Yesterday, I was pulling some old information out for an interview with MSU's Alumni Association, and I stumbled upon my Truman application. In it, I found:
"I will pursue a Master of Science in Environment and International Development from the University of East Anglia. UEA’s School of International Development is a world leader in poverty alleviation and human, social and environmental change. Particularly exciting is the new work of Dr. Shawn McGuire on social networks’ effects on agrobiodiversity. Using genetics, agronomy, anthropology, and network modeling, McGuire’s team is exploring how seed sharing can improve management, environmental sustainability, and food security. The project runs through January 2014, meaning I will be at UEA in its final stages and hopefully join an action team arising from its results.
In the classroom, courses such as “Political Ecology of Environment and Development,” “Understanding Global Environmental Change,” “Health and Development,” and “Conflict, Peace and Security” will build upon my current skill set and prepare me for a career in food security policy. Other Masters programs offered by the School include Conflict, Governance, and International Development and Water Security and International Development, ensuring that the School is well-equipped to provide me with faculty mentors in each of my interests, including professors such as Mark Zeitoun (relationships between environmental conflict, and human, state and regional security in the Middle East and Africa), Steve Russell (health economics), Declan Conway (climate change), Bruce Lankford (agricultural water management), Daniel McAvoy (humanitarian crises and post-crisis transitions), and Elissaios Papyrakis (natural resource management economics). Strong in both the natural and social sciences, I am excited for how this MS program will allow me to continue my multidisciplinary interests while shaping me into an activist with the ability to do both environmental research on agricultural production and political research on policy change."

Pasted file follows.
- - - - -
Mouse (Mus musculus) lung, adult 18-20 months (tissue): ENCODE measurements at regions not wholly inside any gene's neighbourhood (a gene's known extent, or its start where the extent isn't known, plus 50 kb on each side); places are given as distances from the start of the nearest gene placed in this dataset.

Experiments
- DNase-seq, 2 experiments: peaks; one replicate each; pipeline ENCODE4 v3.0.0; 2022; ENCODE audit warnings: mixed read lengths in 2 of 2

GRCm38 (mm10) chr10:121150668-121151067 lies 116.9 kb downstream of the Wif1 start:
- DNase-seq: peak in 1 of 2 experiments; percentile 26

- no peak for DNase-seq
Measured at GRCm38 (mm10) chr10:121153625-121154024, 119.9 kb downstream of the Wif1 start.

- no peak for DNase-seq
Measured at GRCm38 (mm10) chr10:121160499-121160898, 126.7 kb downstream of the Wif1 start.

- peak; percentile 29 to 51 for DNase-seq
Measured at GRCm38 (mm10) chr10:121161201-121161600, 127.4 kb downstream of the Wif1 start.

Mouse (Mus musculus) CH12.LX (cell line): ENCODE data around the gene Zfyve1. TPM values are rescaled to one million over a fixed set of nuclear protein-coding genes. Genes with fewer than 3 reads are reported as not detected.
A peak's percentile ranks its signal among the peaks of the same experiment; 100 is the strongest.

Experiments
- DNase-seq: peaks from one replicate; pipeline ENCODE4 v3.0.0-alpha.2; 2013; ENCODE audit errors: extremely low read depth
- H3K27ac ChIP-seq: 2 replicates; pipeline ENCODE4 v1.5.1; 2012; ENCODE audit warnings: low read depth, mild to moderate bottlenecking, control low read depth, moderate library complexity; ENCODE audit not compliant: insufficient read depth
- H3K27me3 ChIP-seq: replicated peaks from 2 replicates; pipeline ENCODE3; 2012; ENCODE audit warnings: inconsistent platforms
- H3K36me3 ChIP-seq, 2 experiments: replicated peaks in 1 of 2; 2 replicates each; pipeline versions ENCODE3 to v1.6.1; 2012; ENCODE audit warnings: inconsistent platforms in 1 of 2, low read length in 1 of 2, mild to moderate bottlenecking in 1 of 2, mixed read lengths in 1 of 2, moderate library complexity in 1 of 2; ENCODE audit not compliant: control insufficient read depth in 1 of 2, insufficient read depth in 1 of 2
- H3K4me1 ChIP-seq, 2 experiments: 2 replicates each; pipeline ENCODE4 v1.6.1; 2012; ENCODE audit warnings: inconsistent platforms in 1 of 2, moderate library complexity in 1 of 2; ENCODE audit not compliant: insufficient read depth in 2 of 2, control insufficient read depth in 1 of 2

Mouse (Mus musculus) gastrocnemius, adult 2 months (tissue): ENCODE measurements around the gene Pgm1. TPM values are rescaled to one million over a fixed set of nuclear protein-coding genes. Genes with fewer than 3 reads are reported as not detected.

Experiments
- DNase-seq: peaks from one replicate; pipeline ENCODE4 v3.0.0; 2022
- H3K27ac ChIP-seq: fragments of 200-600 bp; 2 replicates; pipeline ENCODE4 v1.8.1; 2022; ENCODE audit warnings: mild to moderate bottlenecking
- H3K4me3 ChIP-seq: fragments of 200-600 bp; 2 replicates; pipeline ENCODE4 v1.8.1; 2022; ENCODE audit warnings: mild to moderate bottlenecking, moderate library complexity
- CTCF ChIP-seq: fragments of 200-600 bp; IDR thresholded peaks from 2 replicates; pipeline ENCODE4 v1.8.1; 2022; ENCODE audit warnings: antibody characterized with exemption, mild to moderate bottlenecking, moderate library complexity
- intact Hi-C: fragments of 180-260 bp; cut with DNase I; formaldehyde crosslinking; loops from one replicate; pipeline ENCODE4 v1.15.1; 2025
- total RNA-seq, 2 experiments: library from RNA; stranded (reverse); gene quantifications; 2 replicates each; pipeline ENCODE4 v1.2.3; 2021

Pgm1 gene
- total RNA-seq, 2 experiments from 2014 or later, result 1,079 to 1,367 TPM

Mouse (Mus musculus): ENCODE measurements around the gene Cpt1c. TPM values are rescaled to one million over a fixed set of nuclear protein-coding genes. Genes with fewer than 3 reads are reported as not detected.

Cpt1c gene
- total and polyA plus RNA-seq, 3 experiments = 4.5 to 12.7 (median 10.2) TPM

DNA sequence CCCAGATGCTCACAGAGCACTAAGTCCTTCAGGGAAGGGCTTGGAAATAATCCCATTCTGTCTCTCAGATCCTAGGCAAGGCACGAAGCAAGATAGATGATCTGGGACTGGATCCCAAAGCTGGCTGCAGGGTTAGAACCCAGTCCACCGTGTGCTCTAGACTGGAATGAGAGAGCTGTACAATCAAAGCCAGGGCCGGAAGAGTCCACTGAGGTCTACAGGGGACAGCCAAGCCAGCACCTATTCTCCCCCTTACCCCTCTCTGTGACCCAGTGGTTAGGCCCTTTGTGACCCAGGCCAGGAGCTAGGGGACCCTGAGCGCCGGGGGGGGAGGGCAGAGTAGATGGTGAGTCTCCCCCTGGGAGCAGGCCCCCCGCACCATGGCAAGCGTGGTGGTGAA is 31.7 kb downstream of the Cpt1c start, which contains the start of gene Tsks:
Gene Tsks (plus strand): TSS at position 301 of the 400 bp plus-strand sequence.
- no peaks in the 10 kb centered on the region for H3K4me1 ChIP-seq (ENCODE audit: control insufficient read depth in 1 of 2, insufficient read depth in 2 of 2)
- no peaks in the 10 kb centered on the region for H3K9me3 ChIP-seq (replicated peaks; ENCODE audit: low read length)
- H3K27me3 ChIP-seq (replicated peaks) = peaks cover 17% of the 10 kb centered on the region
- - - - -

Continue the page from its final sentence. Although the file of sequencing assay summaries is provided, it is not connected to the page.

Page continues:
I'm doing the Water Security MSc, not the Environment one - the Water Security masters barely existed yet and wasn't on my radar when I was applying for the Truman. But I'm going to the "Political Ecology" class tomorrow morning, and being led by Shawn McGuire - for whom I now baby-sit. Declan Conway and I both just lectured at a "Water and Enterprise" Programme for Norfolk County and Norwegian high schoolers on green entrepreneurship and water use in their schools. I'm leading a working group with Mark and Bruce on the hydrosocial cycle.
The point: Life-changing seeds are planted early. Dearly beloved educators, never think what you're doing doesn't matter. Huge, huge, impossibly inadequate thanks to the many faculty who took an 18-year-old and showed her how little she knows about the world. :)